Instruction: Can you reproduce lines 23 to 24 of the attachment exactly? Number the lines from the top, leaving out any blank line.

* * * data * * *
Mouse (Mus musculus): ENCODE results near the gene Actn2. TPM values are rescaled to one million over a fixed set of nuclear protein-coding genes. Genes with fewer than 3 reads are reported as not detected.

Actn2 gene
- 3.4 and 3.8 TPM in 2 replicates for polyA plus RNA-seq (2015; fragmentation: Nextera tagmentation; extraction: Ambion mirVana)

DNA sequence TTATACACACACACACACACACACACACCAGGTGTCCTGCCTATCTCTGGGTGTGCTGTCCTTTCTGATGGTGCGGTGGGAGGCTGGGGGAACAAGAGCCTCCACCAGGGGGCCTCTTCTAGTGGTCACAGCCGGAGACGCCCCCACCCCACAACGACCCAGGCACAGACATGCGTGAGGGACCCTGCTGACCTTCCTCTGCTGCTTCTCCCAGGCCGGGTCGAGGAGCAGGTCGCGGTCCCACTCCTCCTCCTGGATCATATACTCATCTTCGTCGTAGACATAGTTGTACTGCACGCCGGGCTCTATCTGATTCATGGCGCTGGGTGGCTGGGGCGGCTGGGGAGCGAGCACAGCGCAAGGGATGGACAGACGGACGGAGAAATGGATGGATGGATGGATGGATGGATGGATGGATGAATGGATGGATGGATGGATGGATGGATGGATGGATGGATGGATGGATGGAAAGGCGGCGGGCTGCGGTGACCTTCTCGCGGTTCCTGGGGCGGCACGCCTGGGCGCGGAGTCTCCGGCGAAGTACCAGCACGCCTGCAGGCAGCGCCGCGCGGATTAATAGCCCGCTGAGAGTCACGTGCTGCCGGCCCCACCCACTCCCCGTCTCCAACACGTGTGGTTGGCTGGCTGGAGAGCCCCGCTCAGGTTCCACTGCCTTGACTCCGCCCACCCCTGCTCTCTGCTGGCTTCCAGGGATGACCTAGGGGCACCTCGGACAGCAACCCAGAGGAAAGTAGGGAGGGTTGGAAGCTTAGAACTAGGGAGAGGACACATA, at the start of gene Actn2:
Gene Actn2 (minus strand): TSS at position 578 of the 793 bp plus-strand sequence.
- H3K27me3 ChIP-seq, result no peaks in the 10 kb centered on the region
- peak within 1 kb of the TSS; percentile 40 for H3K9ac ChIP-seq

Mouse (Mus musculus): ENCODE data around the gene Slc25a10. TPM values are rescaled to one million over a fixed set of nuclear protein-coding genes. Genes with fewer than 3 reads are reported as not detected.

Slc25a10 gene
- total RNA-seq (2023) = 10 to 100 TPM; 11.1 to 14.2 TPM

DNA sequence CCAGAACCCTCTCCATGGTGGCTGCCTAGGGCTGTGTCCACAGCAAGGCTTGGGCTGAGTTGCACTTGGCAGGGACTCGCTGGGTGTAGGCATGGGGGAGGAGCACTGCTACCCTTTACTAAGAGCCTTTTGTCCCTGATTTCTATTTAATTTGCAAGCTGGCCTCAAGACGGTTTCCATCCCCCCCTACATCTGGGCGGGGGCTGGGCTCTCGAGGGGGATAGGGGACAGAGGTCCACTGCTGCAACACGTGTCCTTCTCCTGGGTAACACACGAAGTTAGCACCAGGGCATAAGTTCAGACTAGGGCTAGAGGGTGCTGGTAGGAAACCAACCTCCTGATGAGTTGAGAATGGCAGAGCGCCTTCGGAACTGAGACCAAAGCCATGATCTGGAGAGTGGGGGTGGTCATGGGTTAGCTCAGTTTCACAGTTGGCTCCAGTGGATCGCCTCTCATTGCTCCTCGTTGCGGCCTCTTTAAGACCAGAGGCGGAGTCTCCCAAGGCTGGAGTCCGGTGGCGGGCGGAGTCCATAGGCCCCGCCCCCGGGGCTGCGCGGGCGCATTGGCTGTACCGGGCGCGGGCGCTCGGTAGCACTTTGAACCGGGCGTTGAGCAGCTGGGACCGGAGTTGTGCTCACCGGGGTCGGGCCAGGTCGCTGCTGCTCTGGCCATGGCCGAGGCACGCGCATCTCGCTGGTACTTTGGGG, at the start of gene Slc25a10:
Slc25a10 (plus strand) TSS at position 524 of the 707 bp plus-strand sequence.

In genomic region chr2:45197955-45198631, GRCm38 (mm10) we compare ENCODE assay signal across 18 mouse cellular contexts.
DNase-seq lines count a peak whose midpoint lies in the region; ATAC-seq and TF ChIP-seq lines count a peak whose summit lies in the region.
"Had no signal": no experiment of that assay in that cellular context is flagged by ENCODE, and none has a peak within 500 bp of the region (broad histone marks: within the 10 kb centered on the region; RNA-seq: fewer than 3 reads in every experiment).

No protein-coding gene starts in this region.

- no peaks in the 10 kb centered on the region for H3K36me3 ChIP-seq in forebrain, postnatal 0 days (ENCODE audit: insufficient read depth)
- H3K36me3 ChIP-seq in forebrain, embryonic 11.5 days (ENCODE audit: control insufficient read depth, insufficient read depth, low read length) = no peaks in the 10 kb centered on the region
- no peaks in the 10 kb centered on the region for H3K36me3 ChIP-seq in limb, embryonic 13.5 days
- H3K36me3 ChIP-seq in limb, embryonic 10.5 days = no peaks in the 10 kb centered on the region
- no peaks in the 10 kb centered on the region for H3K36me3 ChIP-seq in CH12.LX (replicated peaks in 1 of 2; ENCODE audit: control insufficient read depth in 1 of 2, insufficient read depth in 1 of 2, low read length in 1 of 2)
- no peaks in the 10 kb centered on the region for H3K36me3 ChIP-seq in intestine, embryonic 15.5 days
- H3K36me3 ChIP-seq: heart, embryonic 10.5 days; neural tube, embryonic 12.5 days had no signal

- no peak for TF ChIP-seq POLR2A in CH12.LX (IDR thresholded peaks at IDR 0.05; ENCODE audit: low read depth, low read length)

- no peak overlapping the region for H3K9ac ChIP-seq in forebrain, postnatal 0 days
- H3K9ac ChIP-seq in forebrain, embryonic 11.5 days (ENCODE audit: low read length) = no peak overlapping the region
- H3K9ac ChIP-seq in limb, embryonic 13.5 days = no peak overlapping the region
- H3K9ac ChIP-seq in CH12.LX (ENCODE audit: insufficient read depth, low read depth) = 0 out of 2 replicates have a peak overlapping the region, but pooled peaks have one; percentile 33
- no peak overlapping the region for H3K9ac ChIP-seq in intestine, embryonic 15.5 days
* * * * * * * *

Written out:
- H3K36me3 ChIP-seq: heart, embryonic 10.5 days; neural tube, embryonic 12.5 days had no signal

- no peak for TF ChIP-seq POLR2A in CH12.LX (IDR thresholded peaks at IDR 0.05; ENCODE audit: low read depth, low read length)